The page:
So, it’s finally confirmed that the on-again-off-again summit between US President Donald Trump and North Korea’s leader Kim Jong-un in Singapore will finally happen at Sentosa Island’s Capella hotel – and there’s probably no better place for it in the city state for such a historic occasion.

The exclusive island is home to some of the country’s richest citizens and some ultra-luxury hotels and is accessible only from the main island by a single causeway.

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Anyone entering or leaving the hotel areas has to pass through security checks even before this summit was announced.

On the day I arrived on a recent visit to the Capella hotel – which opened in 2009 and forms part of the luxurious Capella Singapore resort and spa – our private car was put through a rigorous check of names and other details before we were allowed to pull up into the hotel grounds.

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The first glimpse of the low-rise building with shuttered windows is a strong reminder of the country’s colonial past.

As the car swept to the front, it was almost like driving up to the porch of Hong Kong’s Government House.

We were met by staff smartly dressed in white colonial garb, another reminder of the island’s history, and ushered into a cosy reception area with warm lights and upholstered chairs and sofas which gave it a homely feel. Check-in was fast and efficient.

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Passing through a long corridor of white arches and red-tiled floors, and past a small grassy garden, I was in my room in no time.

My only complaint was the tall grass in the garden in front of the rooms felt like they might be home to nesting snakes, but nothing really slithered out during my stay there.

While it wasn’t the Colonial or Contemporary Manors – or the residences – which Trump and Kim would likely be staying in, my premier room was large and spacious, with a comfortable sofa and large window offering a view of the hotel’s split-level pool and the sea, as well as part of the hotel’s lush gardens.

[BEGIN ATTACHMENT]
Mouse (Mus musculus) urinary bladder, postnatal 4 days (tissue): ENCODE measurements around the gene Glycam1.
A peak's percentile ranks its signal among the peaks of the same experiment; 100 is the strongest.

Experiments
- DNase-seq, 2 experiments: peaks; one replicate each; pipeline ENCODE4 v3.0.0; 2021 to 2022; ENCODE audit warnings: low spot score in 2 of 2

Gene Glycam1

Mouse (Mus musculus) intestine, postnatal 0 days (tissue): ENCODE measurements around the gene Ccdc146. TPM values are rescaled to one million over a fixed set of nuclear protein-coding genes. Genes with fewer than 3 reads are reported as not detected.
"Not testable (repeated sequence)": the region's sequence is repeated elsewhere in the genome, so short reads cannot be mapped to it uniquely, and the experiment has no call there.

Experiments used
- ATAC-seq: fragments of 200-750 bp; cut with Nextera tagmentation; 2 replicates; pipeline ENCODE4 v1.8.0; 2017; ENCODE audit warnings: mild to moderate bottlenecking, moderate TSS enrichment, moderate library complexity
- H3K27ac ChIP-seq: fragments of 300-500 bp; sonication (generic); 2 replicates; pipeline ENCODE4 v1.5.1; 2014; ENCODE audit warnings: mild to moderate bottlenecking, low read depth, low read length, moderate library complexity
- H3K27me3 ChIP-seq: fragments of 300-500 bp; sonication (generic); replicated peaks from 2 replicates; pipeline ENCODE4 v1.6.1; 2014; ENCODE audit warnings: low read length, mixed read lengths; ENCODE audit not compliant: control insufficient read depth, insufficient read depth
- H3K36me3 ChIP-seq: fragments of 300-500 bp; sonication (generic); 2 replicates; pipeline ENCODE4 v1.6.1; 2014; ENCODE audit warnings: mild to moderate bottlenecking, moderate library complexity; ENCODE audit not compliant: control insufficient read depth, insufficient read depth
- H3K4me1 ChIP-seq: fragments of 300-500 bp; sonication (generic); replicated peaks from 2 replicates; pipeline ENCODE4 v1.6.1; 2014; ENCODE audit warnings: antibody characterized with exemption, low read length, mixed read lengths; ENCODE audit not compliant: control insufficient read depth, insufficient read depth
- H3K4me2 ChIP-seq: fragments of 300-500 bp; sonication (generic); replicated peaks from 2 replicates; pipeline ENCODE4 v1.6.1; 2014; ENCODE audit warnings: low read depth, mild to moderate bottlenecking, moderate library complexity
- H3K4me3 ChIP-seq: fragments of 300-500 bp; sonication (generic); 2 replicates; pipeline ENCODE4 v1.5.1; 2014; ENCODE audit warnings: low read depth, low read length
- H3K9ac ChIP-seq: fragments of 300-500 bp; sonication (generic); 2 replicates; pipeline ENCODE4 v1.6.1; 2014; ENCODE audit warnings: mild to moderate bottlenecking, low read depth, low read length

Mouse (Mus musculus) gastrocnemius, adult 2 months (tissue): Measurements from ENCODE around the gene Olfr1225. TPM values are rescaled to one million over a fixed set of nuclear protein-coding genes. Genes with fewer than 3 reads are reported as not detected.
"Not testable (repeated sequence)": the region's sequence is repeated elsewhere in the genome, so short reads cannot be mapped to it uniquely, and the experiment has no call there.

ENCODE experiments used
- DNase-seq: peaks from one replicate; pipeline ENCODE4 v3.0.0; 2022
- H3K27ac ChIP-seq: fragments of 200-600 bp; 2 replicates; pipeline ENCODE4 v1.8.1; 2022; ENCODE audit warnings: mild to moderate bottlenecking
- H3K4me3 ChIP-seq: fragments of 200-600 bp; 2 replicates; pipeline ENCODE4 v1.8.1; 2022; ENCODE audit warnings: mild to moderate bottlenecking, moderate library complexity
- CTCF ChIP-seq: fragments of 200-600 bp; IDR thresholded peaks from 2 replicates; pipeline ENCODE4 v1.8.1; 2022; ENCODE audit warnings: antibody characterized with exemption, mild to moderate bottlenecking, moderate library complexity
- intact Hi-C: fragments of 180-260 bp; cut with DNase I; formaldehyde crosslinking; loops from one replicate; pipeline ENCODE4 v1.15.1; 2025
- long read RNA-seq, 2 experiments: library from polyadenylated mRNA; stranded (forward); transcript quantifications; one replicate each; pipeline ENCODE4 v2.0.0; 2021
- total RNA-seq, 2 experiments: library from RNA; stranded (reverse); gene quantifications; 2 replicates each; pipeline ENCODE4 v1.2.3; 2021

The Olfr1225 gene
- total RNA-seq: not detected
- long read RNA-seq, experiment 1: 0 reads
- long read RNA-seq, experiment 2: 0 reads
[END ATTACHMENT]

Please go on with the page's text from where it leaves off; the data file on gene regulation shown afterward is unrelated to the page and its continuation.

The hotel itself is built on restored colonial buildings, its interiors were designed by British architect Sir Norman Foster who has given it a modern, luxurious feel and efficiency.

After a soak in the luxurious bath and a night of restful sleep, breakfast provided a lovely experience not only in terms of the food but also the view.

The best experience at breakfast was actually “meeting” the hotel’s resident peacocks or peahens which nonchalantly wander around the grounds oblivious of their human neighbours

Served in the restaurant by the poolside, there was a rich variety of food, but my favourite was the delicious curry laksa and the nasi lemak, both local delicacies.

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Yet, the best experience at breakfast was actually “meeting” the hotel’s resident peacocks or peahens which nonchalantly wander around the grounds oblivious of their human neighbours.

A morning sipping fresh coconut juice while basking in the sun completed a relaxing morning.

While we didn’t have any of our main meals at Cassia, the Chinese restaurant, we did however enjoy a very British afternoon tea at the Library on the first floor, with an array of free cookies and cakes.

My stay might have been brief, but it was a peaceful respite from the busy city life: definitely a place where you can shut the world out.

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